RE: Philadelphia emergency text messaging system [Telecom]

Neal McLain got it also right but missed one detail. Right now, under federal law, the only EAS alerts any broadcaster/CATV operator is required to carry are federal (Presidential or National Information Center). These are the ones that are sent by FEMA to the 34 or so primary entry points, NPR and XM radio. Every TV station must carry them or shut down. So it does very little harm for the CATV not to interupt the TV Broadcaster. OTOH, since the broadcaster may be doing live captioning, or supply a live video broadcast, or custom graphics, the CATV may be doign more harm thant good. The FCC thus allows this to be negotated.

In the real word, few broadcasters don't carry state or local generated alerts (but they often delay them), and here the issue are as Neal describes. A CATV operator in the finges of a TV station may elect to interupt a TV station to insure local alerts are delivered. In designing the system, the FEMA alerts are passed to the state primarys, then to local primarys. So the state or local EMA is able to interject their message with only minimal cooperation from the SP and LP, and all the local stations have to do to program their endec to process the alerts. Everything but programming the ENDECs is allready required, so it is no cost to them to follow the plan.

The LP and SP stations must carry the alerts, most would anyway, but many accepted a FEMA generator in the past, the retention of which is contingent on them participating. It's an interesting excercise, somewhat like herding cats.

Under an upgrade called CAP (Common Alerting Protocal), this will change somewhat, as state messages will be must carry. Their is some concern over this being used by the governer just to be heard. Other states have already put plans in place, with the help of broadcasters, to allow the Governer to seize the stations for more then the 2 minutes allowed by a EAS compliant alert. (Only State/Local messages are limited to 2 minutes.)

As far as testing the system, CATV operators must perform the required weekly (RWT)and monthly (RMT) tests. The RWT can be any time (but must be varried)selected by the operator. The station must log the recieved tests (from up to 5 stations) and transmit its test, but their doesn't need to be any connection between the two. Only the Header and end of message must be transmitted. The RMT is initated by (or at the direction of) the state, usually through the SP, and alternates between day and night (because of the use of so many AM stations in the chain). Each station must retransmitt the message within 15 minutes of reception. There is a cool feature on some Endecs that will retransmitt the alert in 15 minutes if it is not manually done before then. This is the only test that is required to contain the 2 tone activation tone from the old EBS system.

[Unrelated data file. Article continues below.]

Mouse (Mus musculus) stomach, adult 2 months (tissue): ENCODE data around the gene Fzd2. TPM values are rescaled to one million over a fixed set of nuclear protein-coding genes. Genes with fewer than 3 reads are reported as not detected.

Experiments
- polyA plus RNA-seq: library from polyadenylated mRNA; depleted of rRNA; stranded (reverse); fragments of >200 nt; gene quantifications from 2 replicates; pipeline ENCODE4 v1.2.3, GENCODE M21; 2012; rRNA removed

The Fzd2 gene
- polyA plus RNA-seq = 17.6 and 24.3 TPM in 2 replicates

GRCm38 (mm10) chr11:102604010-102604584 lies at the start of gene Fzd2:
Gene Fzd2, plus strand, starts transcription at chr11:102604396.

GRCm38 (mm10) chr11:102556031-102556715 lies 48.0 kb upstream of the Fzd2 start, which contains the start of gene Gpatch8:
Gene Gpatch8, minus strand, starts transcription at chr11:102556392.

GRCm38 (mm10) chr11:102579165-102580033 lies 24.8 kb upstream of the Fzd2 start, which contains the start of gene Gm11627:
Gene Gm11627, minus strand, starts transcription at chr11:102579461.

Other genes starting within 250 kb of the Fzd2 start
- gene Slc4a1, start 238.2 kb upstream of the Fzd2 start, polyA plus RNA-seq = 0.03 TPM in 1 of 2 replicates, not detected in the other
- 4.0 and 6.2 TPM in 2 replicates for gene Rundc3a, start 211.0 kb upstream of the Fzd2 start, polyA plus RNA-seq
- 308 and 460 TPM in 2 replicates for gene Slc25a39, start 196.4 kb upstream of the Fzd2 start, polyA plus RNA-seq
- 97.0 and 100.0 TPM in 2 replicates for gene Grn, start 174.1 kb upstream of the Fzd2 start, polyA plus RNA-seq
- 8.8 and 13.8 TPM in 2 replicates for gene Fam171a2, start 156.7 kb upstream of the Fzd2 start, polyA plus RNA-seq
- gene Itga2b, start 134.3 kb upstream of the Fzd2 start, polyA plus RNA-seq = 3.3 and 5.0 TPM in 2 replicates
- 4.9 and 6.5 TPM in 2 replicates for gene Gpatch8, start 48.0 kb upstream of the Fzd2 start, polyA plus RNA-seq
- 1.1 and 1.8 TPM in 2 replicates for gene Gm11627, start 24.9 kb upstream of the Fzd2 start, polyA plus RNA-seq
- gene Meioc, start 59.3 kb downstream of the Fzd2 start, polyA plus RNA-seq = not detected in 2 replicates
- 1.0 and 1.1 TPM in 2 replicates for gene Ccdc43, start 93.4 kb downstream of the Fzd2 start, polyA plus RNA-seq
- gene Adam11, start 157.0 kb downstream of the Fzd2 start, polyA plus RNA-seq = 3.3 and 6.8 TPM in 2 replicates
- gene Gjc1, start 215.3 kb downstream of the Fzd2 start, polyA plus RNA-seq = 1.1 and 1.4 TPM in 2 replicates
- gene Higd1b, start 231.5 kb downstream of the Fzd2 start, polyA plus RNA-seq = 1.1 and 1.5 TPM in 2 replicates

Somewhat related to Hurricane Katrina, Alabama, Mississippi, and Florida are getting new PEP stations. We need it in alabama to replace the New Orleans station we officially use now. I can't quite make the connection what this has to do with hurricanes. But the PEP stations are the daytime weak link in what is usually a robust, if kludgy, system.

And back to PA, they had their RMT at 0035 today (thursday). Next RMT will be May 15 at 1005. You cable system could air it hours latter if stations up the chain delay it. (I said 15 minutes- some states allow

60 minutes in their official plan, the FCC says 15 minutes in their official instructions required to be in the control room, but I think the supporting law may allow 60 minutes.)

Patton Turner FAA Telecommunications

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Anyone know how all this interconnects with the NOAA "weather service" "all hazards alert" radio network? Those transmissions are monitored by pretty much every PSAP (public safety answering point, aka the 911 centers), utility control rooms, etc.

Is there cross-activation of these by the local emergency authority (either county or governor?).

(I also discovered a couple of years ago, during the BIG northeatern blackout, that a hefty percentage of these towers -including NYC-, do NOT have backup power. I also found out that far, far, too many levels of gov't didn't understand why this was a concern. The NOAA folk themselves were and are working on improving the situation).

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